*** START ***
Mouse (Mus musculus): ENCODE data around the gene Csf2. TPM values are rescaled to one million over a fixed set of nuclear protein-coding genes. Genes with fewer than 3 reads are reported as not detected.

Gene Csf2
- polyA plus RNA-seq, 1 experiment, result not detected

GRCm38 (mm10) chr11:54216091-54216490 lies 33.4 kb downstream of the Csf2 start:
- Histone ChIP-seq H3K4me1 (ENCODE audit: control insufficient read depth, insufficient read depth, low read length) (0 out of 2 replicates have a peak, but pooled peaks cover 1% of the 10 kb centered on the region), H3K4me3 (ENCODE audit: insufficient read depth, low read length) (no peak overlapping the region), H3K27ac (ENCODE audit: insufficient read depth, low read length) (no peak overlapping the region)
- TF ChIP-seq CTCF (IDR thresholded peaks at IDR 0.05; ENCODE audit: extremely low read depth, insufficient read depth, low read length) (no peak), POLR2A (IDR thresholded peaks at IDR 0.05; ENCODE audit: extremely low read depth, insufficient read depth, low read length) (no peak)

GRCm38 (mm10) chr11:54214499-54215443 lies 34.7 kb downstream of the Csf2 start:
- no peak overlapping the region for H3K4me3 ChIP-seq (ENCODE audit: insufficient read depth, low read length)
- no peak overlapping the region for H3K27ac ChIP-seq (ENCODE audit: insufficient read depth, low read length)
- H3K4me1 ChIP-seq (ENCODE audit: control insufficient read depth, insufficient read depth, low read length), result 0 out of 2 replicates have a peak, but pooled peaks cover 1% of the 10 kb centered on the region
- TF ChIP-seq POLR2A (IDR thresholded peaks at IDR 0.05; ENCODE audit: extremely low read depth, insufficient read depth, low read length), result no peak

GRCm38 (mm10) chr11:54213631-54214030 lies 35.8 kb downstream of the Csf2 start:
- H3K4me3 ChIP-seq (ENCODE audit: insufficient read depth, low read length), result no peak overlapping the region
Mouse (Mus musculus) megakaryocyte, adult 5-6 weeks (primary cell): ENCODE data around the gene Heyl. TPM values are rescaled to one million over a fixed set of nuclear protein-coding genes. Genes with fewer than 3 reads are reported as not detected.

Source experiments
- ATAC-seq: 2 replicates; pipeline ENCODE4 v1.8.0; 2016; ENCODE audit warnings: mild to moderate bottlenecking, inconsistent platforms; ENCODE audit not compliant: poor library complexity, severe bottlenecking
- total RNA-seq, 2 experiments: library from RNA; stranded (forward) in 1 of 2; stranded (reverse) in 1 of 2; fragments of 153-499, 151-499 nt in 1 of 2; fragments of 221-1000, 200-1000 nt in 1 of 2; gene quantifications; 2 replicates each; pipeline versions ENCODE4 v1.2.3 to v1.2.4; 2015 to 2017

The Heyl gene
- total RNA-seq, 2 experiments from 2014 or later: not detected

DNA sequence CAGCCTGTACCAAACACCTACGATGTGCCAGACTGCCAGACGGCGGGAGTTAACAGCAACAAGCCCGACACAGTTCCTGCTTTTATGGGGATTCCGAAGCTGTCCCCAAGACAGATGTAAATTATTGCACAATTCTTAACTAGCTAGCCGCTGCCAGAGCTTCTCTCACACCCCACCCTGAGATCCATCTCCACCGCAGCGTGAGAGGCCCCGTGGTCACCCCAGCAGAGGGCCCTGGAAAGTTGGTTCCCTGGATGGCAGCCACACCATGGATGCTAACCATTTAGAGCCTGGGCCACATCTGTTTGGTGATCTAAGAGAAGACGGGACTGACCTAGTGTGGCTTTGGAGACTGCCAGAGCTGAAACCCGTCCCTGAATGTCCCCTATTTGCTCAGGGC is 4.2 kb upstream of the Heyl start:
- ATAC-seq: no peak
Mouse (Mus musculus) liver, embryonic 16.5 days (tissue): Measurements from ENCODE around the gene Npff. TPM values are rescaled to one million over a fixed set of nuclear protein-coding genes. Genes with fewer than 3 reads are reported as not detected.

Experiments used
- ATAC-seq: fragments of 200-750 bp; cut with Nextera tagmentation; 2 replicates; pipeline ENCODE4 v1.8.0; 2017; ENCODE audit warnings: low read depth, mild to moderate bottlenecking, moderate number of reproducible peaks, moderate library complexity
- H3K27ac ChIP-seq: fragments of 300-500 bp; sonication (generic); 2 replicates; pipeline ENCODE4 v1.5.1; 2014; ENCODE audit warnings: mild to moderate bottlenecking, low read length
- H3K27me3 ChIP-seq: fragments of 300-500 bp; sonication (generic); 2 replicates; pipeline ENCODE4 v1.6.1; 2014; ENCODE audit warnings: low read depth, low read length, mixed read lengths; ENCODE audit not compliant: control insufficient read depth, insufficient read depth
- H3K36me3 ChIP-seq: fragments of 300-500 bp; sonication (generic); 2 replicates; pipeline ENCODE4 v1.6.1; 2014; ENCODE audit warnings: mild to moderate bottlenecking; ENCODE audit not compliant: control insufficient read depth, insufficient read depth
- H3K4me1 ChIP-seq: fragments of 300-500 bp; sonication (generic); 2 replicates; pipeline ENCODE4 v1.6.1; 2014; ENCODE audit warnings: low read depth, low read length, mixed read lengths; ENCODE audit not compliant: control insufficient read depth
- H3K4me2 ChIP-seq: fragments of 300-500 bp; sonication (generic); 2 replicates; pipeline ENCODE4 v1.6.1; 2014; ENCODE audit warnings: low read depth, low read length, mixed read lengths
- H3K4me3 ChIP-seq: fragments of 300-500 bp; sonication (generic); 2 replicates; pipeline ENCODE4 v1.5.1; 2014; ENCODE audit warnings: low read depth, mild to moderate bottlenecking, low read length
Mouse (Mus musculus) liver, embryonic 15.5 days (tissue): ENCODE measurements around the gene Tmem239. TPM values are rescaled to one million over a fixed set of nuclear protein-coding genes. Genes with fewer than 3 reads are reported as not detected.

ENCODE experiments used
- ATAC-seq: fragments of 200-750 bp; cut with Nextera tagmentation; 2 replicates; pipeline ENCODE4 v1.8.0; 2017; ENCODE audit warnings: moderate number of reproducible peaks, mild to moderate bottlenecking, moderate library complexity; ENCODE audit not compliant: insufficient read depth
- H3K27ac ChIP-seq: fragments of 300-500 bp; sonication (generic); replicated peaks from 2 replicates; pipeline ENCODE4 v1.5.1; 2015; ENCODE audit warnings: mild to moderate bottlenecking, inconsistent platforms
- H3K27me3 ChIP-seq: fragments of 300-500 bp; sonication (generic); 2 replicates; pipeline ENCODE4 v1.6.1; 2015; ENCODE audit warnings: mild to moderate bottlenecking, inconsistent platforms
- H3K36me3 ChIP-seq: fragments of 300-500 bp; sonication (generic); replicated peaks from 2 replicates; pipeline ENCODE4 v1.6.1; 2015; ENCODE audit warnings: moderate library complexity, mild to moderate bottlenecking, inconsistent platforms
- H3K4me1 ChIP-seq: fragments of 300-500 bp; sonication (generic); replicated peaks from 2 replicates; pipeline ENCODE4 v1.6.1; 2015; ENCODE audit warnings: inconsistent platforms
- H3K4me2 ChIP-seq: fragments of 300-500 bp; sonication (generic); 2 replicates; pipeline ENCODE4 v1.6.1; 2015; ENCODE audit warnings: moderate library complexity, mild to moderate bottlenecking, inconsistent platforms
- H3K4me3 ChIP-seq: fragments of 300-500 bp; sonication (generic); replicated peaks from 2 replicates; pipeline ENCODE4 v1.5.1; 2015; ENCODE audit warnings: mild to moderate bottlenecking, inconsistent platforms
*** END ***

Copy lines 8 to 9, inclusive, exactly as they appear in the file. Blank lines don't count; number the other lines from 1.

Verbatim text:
- no peak overlapping the region for H3K4me3 ChIP-seq (ENCODE audit: insufficient read depth, low read length)
- no peak overlapping the region for H3K27ac ChIP-seq (ENCODE audit: insufficient read depth, low read length)